Articles Tagged with Wedbush Securities

shutterstock_120556300-300x300According to BrokerCheck records kept by The Financial Industry Regulatory Authority (FINRA), in January 2018, advisor Larry Boggs (Boggs) was barred indefinitely from the financial industry by FINRA concerning allegations that he engaged in unsuitable investments, excessive trading and unauthorized transactions. According to FINRA, Boggs exercised discretion in customer accounts without written approval from customers or the firm. Boggs would also allegedly falsely state the investment objectives and risk tolerance of customers in the firm’s books so that customers would conform to his high-frequency trading strategy.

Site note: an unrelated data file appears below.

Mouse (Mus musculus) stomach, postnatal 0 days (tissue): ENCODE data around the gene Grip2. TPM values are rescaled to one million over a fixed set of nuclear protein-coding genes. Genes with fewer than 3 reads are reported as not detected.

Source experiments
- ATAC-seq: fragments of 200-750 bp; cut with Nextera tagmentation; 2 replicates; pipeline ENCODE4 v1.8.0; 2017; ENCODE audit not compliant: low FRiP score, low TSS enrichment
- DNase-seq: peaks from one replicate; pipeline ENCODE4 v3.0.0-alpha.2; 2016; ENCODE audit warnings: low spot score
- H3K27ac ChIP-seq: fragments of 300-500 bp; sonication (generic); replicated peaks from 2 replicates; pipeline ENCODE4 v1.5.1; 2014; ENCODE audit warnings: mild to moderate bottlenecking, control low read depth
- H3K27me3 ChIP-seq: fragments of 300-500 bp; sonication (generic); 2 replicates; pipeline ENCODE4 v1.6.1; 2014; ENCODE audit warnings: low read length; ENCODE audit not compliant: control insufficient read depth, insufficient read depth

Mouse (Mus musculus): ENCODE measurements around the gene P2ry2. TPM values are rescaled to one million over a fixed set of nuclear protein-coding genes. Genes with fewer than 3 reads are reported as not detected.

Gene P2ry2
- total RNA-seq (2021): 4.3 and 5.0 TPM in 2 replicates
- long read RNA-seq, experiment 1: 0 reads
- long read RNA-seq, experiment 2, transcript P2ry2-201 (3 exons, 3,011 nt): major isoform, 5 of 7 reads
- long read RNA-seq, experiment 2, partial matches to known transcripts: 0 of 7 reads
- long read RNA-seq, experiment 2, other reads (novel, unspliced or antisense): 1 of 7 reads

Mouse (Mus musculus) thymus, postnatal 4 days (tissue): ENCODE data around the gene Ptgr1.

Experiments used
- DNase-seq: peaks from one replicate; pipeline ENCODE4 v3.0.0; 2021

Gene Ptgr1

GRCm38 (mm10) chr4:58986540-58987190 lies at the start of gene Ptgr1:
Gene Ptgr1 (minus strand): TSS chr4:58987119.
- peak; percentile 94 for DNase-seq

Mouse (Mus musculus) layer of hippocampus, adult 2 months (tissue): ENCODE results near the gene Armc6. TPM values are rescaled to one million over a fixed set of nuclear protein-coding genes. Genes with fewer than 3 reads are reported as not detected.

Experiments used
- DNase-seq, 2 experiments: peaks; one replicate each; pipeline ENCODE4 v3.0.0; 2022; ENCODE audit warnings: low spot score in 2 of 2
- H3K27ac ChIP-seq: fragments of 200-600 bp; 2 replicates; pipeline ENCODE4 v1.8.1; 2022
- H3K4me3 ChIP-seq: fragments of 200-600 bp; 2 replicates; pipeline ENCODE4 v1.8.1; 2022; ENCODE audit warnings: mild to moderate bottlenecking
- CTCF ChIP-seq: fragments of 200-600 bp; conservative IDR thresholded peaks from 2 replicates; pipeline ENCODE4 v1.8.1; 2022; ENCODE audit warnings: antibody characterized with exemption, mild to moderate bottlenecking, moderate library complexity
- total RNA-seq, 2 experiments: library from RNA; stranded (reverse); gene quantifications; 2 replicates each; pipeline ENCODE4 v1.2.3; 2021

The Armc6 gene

FINRA found that in June 2010, Boggs updated the risk tolerance in 4 investment portfolios from Moderate to Moderate/Aggressive, and changed 2 investment portfolio objectives to Aggressive.  FINRA determined that the high-frequency trading strategy was unsuitable to his customer’s needs and did not match the customer’s investment portfolio objectives. By changing Ameriprise’s books and records, Boggs violated FINRA Rules 4511 and 2010.

In addition, in May 2015, Boggs’ employer, Ameriprise Financial Services, Inc. (Ameriprise Financial) discharged Boggs alleging that Boggs violated the company’s discretionary trading and suitability policies.